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/Wn, /WX, /Wall, /wnn, /wdn, /wen, /won (Warning Level)

/Wn
/WX
/Wall
/wnn
/wdn
/wen
/won

These options specify how the compiler generates warnings for a given compilation.

Option  
/Wn Specifies the highest level of warning generated by the compiler. Valid warning levels for n range from 0 to 4:
  • Level 0 disables all warnings.
  • Level 1 displays severe warnings.
  • Level 2 displays all level 1 warnings and warnings less severe than level 1. Level 2 is the default warning level at the command line.
  • Level 3 displays all level 2 warnings and all other warnings recommended for production purposes.
  • Level 4 displays all level 3 warnings plus informational warnings, which in most cases can be safely ignored. This option should be used only to provide "lint" level warnings and is not recommended as your usual warning level setting.

For a new project, it may be best to use /W4 in all compilations. This will ensure the fewest possible hard-to-find code defects.

/Wall Enables all warnings, including those disabled by default. See Compiler Warnings That Are Off By Default.
/WX Treats all warnings as errors. For a new project, it may be best to use /WX in all compilations; resolving all warnings will ensure the fewest possible hard-to-find code defects.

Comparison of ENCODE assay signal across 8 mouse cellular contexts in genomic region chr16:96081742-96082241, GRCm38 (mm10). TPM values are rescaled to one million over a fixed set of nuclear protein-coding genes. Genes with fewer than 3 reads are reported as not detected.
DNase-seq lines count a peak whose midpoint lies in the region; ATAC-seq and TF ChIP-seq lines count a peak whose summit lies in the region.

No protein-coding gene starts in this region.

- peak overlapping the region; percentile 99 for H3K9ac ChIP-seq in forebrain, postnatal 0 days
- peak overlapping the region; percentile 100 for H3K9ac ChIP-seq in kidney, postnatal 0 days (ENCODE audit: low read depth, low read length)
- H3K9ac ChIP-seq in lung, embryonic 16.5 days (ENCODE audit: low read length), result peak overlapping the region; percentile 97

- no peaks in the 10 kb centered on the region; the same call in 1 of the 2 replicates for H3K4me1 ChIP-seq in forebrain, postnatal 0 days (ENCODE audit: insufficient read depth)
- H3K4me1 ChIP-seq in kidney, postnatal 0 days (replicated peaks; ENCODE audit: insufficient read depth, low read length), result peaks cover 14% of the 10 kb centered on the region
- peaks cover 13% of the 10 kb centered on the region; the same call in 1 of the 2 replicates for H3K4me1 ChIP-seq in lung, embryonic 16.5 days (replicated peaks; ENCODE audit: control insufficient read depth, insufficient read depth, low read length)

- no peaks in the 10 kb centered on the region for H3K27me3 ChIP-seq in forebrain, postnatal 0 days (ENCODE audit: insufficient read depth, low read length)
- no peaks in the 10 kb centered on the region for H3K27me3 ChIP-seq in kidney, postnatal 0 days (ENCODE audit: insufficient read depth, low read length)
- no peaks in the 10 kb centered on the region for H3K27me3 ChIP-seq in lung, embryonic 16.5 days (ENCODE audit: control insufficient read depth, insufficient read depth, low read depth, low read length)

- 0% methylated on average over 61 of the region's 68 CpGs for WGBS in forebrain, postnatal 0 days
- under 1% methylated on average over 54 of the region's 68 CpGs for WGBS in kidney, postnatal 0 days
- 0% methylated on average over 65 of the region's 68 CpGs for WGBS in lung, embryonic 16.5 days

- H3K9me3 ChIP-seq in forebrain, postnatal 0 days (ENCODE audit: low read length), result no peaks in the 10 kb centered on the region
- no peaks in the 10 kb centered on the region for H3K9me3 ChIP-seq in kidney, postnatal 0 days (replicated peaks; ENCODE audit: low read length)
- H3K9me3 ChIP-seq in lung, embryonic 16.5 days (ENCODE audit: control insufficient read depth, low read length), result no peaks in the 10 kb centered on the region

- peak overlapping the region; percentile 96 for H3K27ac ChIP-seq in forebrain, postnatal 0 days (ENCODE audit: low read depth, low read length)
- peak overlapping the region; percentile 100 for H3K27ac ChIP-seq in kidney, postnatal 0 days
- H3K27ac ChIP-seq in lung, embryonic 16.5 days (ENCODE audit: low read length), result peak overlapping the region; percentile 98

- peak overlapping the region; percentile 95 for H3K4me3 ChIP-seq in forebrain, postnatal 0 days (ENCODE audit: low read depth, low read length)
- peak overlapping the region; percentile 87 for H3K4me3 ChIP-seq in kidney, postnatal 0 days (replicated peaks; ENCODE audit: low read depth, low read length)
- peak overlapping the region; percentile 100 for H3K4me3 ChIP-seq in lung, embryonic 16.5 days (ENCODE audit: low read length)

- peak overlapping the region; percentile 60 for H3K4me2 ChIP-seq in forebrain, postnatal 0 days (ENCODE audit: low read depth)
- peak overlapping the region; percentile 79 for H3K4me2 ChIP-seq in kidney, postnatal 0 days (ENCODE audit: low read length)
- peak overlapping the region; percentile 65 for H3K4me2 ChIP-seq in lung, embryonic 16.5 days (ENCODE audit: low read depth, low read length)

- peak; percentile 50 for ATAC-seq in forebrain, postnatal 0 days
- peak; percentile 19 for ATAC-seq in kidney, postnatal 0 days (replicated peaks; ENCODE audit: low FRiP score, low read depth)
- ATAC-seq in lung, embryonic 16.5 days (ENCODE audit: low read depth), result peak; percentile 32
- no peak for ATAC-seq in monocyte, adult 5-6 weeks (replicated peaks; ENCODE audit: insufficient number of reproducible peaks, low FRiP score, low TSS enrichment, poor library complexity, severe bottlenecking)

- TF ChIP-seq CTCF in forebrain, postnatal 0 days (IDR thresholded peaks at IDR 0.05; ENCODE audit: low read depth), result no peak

/wnn Specifies the level for a particular warning. The first parameter sets the warning level (same as /Wn) and the second parameter is the actual warning number.

For example, /w14326 causes C4326 to be generated as a level 1 warning.

/wdn Disables the specified compiler warning where n is the compiler warning number.

For example, /wd4326 disables compiler warning C4326.

/wen Treats the specific compiler warning as an error where n is a compiler warning.

For example, /we4326 flags warning number C4326 as an error.

/won Reports the error only once where n is a compiler warning.

For example, /wo4326 will cause warning C4326 to be reported only once.

If you create a precompiled header (/Yc) with one of the /w options, any use of the precompiled header (/Yu) will cause those same /w options to be in effect again. You can override the /w setting in the precompiled header with another /w option at the command line.

Pragma directives in source code are unaffected by the /w option.

You can also use #pragma warning to control the level of warning reported at compile time.

The Build Errors documentation describes the warnings, indicates each warning's level, and indicates potential problems (rather than actual coding errors) with statements that may not compile as you intend.

To set this compiler option in the Visual Studio development environment

  1. Open the project's Property Pages dialog box. For details, see Setting Visual C++ Project Properties.
  2. Click the C/C++ folder.
  3. Click the General property page and modify the Warning Level or Treat Warnings as Errors properties.
  4. Click the Advanced property page and modify the Disable Specific Warnings property.
  5. For the remaining options, click the Command Line property page and type the compiler option in the Additional Options box.

To set this compiler option programmatically

See WarningLevel Property, WarnAsError Property, DisableSpecificWarnings Property, and AdditionalOptions.

See Also

Compiler Options | Setting Compiler Options

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